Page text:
McDavid’s trial attorney, Mark Reichel, said he had asked for those documents and been told by prosecutors that they did not exist.

The documents only surfaced after McDavid’s family members obtained his FBI case file through a government-records request.

“He went to federal prison for nine years,” Reichel said. “And somebody in the federal law enforcement system knew that he was innocent but didn’t care.”

U.S. District Judge Morrison England did not completely exonerate McDavid, but rather allowed him to plead guilty to another charge for which he received a sentence of time served.

As part of a plea deal with the U.S. Attorney’s Office, McDavid agreed not to file a lawsuit against the federal government.

McDavid declined to comment as he left the courthouse.

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Sacramento Police Arrest Man Suspected Of Assault On Bike Trail Rider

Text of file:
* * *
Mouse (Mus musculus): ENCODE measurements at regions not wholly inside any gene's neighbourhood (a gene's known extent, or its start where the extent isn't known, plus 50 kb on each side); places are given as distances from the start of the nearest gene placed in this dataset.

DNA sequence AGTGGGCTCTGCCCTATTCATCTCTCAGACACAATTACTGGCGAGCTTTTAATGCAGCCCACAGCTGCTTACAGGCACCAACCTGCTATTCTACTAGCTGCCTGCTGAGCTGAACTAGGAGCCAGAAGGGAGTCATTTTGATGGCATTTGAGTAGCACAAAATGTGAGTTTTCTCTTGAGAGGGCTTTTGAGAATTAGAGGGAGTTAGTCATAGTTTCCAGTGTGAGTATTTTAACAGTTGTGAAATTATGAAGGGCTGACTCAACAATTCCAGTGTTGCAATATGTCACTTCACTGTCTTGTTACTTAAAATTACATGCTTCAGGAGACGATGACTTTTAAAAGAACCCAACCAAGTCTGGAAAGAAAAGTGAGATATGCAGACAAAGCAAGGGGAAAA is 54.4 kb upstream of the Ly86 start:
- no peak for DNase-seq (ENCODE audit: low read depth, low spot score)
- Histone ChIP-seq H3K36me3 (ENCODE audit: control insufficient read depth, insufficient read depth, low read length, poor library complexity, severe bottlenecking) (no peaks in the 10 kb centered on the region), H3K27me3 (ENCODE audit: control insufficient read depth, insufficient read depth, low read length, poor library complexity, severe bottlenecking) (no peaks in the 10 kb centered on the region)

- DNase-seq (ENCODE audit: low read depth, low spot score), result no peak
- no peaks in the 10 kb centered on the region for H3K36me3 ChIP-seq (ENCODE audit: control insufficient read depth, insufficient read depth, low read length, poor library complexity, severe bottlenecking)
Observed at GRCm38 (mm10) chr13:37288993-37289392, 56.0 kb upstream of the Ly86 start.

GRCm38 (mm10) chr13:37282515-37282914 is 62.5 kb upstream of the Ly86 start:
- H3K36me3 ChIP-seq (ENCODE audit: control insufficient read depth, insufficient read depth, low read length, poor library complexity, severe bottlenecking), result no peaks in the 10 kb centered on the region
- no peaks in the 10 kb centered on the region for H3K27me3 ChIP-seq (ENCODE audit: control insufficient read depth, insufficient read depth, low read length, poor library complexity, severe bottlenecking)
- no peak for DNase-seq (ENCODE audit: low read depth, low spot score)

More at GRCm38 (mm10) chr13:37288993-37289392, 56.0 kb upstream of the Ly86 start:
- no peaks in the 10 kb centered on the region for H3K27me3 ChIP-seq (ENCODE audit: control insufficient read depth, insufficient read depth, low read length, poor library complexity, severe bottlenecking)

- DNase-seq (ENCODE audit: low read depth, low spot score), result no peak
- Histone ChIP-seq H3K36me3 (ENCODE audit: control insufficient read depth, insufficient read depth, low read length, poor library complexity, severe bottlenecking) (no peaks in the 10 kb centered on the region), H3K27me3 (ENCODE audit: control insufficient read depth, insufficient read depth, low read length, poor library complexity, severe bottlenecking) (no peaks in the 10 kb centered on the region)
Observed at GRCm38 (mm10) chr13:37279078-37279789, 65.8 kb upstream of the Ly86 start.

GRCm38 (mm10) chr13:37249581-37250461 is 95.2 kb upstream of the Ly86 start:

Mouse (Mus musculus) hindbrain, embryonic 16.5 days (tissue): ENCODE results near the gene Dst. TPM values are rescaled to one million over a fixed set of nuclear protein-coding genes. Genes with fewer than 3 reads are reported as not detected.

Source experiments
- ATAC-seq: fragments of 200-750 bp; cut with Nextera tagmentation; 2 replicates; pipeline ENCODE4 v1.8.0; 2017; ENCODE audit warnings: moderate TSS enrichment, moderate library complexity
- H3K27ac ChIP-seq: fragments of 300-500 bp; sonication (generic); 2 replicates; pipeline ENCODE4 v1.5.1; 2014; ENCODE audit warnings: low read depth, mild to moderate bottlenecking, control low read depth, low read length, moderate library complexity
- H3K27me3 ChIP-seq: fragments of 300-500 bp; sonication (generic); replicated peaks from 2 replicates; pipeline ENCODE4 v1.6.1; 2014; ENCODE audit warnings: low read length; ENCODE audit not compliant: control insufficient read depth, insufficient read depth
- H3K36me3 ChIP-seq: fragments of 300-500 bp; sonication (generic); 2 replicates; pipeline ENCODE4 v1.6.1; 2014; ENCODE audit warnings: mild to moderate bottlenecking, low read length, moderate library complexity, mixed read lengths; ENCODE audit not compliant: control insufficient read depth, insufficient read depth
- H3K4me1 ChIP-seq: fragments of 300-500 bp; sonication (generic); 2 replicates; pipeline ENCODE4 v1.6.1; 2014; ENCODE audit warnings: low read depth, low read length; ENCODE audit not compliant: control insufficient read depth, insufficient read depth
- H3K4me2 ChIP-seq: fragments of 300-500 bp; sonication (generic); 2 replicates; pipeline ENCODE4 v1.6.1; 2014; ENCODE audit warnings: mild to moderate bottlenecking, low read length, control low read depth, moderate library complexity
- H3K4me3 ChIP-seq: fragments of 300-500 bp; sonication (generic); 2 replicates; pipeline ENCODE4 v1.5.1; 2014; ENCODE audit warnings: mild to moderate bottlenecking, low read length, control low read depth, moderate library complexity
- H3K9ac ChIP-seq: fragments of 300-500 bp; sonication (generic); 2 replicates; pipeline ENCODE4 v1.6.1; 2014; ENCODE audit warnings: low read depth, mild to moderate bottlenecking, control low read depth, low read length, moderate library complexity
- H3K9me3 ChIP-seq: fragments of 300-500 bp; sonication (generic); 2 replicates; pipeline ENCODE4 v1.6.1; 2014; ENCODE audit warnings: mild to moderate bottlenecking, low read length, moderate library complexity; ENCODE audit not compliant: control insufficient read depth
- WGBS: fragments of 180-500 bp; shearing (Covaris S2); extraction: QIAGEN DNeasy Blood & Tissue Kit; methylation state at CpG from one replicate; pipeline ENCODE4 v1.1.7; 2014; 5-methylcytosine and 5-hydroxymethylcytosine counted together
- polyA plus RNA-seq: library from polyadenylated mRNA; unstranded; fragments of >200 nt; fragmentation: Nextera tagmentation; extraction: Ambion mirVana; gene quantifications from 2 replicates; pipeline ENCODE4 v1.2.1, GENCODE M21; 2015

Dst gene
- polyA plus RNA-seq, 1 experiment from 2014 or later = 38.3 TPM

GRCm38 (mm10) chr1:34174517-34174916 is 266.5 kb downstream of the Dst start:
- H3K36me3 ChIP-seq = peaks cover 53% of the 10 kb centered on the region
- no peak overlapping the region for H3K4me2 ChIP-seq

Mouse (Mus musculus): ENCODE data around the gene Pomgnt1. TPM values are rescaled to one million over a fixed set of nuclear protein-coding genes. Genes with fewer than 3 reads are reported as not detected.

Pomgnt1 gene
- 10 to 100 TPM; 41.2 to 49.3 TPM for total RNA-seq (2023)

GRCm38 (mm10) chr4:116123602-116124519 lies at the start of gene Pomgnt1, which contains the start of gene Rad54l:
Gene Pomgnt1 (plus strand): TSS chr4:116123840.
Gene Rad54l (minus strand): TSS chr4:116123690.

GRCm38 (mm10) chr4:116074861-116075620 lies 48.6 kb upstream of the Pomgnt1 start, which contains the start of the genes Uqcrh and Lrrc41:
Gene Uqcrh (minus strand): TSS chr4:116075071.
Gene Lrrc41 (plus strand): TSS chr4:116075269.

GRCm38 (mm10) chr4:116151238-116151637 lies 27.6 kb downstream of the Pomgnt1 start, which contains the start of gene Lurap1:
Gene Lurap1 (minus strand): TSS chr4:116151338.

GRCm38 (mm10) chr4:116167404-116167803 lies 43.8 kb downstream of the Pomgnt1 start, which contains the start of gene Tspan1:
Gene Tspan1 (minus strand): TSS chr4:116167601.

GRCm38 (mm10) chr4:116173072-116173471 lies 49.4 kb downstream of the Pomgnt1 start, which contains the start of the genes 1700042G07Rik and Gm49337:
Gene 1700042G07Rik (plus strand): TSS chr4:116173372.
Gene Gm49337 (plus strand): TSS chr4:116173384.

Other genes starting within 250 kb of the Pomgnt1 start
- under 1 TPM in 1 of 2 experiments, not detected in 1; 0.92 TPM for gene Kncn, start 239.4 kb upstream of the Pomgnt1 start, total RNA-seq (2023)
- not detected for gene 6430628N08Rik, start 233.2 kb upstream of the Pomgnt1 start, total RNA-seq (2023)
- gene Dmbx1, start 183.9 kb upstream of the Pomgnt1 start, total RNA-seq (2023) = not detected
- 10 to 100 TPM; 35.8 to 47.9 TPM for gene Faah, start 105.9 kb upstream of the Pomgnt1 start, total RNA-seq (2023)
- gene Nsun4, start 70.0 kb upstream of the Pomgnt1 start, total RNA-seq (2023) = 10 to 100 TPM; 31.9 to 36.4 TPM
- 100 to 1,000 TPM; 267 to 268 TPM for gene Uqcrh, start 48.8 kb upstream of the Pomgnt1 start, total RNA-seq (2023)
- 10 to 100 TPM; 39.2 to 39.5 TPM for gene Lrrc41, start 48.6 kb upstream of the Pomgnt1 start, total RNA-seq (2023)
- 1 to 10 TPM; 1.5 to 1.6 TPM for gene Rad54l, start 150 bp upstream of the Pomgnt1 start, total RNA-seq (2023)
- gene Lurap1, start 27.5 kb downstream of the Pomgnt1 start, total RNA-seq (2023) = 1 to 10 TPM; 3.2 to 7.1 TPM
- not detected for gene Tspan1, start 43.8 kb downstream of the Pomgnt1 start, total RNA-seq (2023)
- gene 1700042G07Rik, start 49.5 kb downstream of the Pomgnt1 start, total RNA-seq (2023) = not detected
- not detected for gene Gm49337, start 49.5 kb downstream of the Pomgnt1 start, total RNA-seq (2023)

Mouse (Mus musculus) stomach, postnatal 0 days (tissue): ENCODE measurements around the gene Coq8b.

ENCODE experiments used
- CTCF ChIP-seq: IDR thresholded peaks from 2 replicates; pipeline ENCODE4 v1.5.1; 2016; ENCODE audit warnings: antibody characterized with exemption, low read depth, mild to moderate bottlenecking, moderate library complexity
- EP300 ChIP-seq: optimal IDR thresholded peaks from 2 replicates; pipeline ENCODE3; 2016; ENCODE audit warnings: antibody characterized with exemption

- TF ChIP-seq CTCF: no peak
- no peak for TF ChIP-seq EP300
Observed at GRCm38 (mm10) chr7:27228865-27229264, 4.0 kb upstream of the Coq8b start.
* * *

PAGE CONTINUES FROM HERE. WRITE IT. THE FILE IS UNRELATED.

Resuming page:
A man has been arrested for pushing a rider off her bicycle Sunday morning on the American River bike trail and threatening her with rocks.

Sacramento police booked James Edward Dexter, 18, into jail on warrants out of Reno and on suspicion of attempted robbery, assault with a deadly weapon, resisting an officer and vandalism in connection with the Sunday attack.

Police said they were called to the bike trail between Highway 160 and the Capital City Freeway near Lathrop Way about 7:30 a.m. Sunday on a report of a woman being pushed off her bicycle.

After knocking the woman off her bike and physically assaulting her, Dexter is alleged to have picked up rocks and threatened the bicyclist. Luckily, the assault was interrupted by passing citizens, according to police.